A Creative Approach — Project 1 Marking marks — Stage 3 — Exercise 2 — Using marks to create surface textures
This exercise involved recreating the textured surfaces of objects.
This first page has a drawing trying to replicate the texture of patio tiles, and another showing the branches and remaining leaves of a tree that had lost its leaves during winter — as viewed from the patio whilst looking across the garden. I painted the watercolour wash over the ink drawing in the evening, and thought I was using a brownish grey colour but when I checked in the light of day the next day, I’d actually used a purple colour. Oops. So the colours are not 100% accurate but hopefully the feel of the texture shows through:
The second group of drawings are of the leaves on a pencil pine. At first I thought the segments of the leaves were like little nodules, so I drew the first one (top right) with drops of ink, but when I looked closer I noticed that there were small crosses along the leaves segmenting the sections. I thought this would suit cross-stitch, so tried to draw it in inks and then paint over the top. the problem I found is I couldn’t mix the correct lighter shade of green to draw the crosses. On the weekend I only had my inks and bamboo pens as I was away for the weekend. When I came home I painted the crosses on, though my technique isn’t that good — and probably the paintbrush I used wasn’t fine enough, so the crosses are a bit rough:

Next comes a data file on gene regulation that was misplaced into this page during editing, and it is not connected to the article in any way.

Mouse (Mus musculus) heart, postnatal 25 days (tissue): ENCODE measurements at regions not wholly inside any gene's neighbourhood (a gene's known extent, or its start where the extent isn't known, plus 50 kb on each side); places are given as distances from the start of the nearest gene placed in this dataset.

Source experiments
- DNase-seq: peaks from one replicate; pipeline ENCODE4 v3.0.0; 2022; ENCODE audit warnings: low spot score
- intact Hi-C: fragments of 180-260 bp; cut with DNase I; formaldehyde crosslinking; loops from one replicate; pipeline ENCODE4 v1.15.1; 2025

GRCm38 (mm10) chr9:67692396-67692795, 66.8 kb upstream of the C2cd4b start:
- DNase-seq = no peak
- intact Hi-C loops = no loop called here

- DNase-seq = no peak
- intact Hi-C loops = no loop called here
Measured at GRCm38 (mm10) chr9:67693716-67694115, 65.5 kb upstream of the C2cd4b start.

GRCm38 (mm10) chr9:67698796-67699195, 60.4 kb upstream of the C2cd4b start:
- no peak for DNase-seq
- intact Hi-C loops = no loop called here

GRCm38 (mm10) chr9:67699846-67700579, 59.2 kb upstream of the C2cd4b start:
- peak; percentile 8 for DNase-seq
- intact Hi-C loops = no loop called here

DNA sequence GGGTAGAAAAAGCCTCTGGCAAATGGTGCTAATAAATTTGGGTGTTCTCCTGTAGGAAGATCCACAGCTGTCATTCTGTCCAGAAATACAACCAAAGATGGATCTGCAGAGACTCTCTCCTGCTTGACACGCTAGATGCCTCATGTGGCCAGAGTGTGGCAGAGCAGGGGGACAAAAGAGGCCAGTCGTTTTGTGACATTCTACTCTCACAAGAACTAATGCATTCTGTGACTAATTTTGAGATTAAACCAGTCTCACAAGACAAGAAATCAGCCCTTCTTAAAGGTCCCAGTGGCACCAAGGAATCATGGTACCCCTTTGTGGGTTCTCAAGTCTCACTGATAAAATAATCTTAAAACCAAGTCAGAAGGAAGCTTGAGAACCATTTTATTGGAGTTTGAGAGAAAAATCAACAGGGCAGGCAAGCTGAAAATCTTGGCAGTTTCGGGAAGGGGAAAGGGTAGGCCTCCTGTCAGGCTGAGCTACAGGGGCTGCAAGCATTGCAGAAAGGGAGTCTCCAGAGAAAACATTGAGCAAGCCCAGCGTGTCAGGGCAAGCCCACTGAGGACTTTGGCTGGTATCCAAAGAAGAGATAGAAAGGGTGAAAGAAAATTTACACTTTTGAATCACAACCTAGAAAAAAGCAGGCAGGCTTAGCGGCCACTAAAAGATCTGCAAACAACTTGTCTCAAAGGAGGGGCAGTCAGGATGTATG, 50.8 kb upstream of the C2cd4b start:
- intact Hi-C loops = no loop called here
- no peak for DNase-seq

The last one is trying to replicate the textures on a root of an Agapanthus plant. These plants are a pest in the native garden so J pulls them out whenever possible. He was showing me the shoots coming out of the root. I thought it had a nice mixture of textures — smooth surfaces, hard and soft parts, fibrous, stringy parts and soft leaves. Also I liked the concentric ridges around the root — it reminded me of how I actually draw a cylindrical surface on paper.
Even though the Agapanthus root is quite ugly, I quite like how this textural drawing turned out.